The pattern I’m seeing is that this is all happening on the right side. I fall to the right. I’m landing (I think) mostly on my back but when I gather myself (i.e. wake up or whatever) I’m more on my right side, and its my right extremities and the right side of my head that are taking the lumps.

Contrary to what you may be thinking…this didn’t happen overnight. I’ve had weak spells for months now. Really, ever since the hospital last year. I went back to work last year against medical advice. There were many, many times as a cashier that I had to leave my register and “gather myself” because I was hot, flushed, weak, staggering, etc. Before I left on my medical leave of absence, I actually would have went down to the floor had not a door greeter and a garden center associate caught and steadied me. They said my face went white as a sheet and I stopped making sense just before I fell.

On the way home from the doctor’s office Tuesday…remember the twitching leg? Justin actually said at one point during the ride “You’re acting like you’re high.” He was frustrated, and I was insulted, but looking back, I think he was just really confused and for him it comes out as frustration. Redneck mentality and all that don’tcha know ;) (hmm that don’tcha know sounds like its from around Minnesota instead of Mississippi lol).

I think the episodes coming closer together may be due to me being so sick the past few weeks, and not sleeping much. I’m worn out and run down. I’m stressing greatly over money because I’m not working. All of this combined probably has my body so out of kilter it doesn’t know whether I’m coming or I’m going.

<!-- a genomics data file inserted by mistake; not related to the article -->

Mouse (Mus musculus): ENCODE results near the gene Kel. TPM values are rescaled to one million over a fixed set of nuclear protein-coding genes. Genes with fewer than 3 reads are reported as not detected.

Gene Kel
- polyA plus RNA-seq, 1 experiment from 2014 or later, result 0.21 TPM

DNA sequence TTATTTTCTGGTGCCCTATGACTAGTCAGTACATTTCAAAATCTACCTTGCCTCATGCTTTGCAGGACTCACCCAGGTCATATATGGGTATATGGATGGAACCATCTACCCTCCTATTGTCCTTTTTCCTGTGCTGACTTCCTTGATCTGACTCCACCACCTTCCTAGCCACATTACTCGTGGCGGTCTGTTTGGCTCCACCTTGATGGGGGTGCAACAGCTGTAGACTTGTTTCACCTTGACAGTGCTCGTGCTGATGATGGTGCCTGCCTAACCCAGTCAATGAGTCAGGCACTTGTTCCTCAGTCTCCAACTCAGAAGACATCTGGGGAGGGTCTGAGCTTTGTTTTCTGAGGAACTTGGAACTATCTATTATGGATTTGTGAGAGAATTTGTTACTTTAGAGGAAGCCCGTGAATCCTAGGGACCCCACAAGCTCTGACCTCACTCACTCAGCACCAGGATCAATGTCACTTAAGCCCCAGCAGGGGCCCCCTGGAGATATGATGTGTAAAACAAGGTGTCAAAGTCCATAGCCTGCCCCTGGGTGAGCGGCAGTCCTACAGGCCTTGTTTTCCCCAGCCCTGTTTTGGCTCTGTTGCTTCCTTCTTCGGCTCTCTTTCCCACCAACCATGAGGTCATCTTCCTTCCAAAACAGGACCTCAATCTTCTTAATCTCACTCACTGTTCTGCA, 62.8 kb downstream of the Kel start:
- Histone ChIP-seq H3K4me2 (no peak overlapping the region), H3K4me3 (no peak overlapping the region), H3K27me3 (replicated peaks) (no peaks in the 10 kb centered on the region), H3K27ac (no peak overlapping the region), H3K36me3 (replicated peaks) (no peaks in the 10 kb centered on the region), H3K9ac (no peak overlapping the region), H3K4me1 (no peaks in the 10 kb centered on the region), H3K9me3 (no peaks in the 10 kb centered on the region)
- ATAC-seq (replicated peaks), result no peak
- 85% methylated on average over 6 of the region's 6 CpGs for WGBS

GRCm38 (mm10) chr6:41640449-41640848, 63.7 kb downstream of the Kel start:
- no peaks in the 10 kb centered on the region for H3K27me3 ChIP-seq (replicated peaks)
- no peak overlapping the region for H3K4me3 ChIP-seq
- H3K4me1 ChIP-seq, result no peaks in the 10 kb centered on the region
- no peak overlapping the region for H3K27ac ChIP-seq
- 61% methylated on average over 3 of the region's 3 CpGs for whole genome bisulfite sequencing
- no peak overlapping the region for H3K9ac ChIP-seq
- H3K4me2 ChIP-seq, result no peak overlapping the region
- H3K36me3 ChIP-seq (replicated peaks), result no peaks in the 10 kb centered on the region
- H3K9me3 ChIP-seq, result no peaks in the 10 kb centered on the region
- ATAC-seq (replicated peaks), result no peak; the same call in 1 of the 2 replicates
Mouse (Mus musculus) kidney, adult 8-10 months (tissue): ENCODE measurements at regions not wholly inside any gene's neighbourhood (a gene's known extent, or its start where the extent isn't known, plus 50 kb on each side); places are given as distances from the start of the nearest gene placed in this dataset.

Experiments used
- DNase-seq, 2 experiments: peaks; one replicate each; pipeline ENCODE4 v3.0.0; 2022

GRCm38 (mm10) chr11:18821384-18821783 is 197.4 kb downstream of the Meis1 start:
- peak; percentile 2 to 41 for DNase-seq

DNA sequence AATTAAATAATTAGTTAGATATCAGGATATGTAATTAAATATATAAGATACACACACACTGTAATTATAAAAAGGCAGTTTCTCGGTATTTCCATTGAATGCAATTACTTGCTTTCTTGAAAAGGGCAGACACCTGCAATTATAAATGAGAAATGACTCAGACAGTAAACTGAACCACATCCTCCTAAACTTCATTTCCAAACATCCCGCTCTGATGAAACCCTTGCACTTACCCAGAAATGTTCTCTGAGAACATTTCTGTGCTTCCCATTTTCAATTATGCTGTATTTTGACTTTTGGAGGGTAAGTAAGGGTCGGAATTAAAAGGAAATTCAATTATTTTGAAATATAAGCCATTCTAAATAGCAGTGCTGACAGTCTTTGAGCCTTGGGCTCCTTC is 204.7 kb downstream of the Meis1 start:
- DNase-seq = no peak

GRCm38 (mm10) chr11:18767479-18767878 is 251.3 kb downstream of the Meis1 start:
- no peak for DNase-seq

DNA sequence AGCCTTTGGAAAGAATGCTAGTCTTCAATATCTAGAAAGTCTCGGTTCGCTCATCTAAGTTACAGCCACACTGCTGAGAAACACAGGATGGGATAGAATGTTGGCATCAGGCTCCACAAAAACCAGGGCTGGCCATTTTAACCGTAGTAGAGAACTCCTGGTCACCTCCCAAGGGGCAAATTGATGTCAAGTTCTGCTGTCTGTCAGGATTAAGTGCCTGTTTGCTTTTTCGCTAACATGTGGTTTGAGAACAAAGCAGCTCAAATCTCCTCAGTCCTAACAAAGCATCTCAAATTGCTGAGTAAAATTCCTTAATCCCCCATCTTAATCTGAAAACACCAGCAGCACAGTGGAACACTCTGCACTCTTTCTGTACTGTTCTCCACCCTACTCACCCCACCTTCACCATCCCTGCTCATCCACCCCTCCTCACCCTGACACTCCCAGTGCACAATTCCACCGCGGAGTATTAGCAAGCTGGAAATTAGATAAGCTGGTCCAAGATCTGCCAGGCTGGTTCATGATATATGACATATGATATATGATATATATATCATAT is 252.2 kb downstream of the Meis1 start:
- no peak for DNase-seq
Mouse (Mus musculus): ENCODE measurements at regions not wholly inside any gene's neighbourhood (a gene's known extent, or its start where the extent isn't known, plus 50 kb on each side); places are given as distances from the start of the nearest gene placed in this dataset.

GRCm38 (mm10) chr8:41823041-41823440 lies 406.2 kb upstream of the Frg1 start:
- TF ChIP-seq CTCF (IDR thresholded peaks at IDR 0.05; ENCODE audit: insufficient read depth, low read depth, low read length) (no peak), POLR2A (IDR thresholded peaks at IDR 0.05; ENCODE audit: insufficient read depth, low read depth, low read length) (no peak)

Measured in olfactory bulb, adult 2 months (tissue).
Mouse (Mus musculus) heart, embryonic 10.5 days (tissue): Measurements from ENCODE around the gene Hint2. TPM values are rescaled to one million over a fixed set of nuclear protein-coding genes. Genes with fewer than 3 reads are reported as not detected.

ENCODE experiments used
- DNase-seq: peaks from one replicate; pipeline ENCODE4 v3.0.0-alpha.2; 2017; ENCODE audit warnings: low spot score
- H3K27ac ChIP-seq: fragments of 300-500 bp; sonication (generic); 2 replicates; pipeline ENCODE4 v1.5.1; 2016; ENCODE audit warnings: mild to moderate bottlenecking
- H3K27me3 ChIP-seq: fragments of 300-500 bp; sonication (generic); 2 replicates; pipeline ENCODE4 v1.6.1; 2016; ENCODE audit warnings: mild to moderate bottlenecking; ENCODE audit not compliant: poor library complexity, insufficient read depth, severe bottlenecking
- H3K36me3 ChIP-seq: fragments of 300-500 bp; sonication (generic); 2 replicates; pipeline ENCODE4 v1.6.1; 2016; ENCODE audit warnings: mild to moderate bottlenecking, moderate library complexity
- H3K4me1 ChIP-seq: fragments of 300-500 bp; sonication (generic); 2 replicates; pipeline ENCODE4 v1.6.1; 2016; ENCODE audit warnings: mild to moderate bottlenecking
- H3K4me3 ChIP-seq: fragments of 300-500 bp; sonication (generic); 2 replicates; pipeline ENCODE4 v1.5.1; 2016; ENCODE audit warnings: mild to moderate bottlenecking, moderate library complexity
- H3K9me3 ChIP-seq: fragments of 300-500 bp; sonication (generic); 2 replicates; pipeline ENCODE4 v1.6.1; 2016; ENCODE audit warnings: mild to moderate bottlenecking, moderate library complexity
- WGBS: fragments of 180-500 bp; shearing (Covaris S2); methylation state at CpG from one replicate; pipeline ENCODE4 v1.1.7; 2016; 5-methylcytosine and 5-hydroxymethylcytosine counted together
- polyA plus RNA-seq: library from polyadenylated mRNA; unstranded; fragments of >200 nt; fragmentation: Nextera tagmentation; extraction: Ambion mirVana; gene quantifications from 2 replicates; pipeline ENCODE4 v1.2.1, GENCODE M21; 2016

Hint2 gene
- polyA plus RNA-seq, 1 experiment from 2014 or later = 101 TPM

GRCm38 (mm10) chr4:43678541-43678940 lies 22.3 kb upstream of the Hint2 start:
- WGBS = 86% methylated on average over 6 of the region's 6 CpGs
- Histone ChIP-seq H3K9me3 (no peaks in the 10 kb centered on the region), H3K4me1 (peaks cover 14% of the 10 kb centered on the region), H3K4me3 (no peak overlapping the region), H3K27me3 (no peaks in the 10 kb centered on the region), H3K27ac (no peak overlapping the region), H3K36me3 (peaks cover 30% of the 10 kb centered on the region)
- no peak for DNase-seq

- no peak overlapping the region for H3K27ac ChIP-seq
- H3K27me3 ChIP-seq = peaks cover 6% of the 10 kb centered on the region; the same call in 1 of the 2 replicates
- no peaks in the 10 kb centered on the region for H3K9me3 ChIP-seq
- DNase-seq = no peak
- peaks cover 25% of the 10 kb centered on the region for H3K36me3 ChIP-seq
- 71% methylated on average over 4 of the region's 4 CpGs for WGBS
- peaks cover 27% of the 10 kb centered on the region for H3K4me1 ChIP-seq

I’ve been sitting here all day (I’m writing this late Thursday night…the episodes happened Thursday) feeling sorry for myself. I don’t know that I should be driving. Heck I KNOW I shouldn’t be driving, even though these episodes only happen when I’m walking around, not sitting. Now see, there I go lying. Apparently I’ve been having absence seizures a LOT lately according to my husband and kids. I don’t realize it of course. So yeah, I shouldn’t be driving. Anyway. I’ve been sitting here morose, gloomy, melancholy (see the theme here?) and even, yes, sad. No one understands what I’m going through. No one understands the fear I have of them saying “Hey Kandy, you have yet another diagnosis darlin’!” Part of me doesn’t think I could handle that.

Then I read Heather’s blog, and look at her absolutely amazing attitude and faith. I want to be like her when I grow up. Seriously. Because even though I’ve been a believer all of my life, grew up in the church, I’m very very young in my faith. I look at Lynnae and her faith and attitude throughout the financial stress they’ve been dealing with this week, and I wish I could be as confident and faithful as she and Shannon are. I look at my dear “sister” Carrie, and even though she and I are as alike as two peas in a pod, she’s so much stronger in her faith than I am.

I’m breaking the seventh commandment. I covet. I do. I want to be that faithful. I want to be that assured. And then I feel like a terrible person because I’m NOT confident enough to ask the blessing in front of my children. I’m not confident enough to pray aloud, or even to type out a prayer on my blog. I worry about what people will think of my choice of words.

This is very humbling to a gal who never knew the meaning of the word “quit” growing up. I was the “happy go lucky trooper” in basic training. Nothing got to me. I let things roll off me like water off a duck’s back. It never got me down.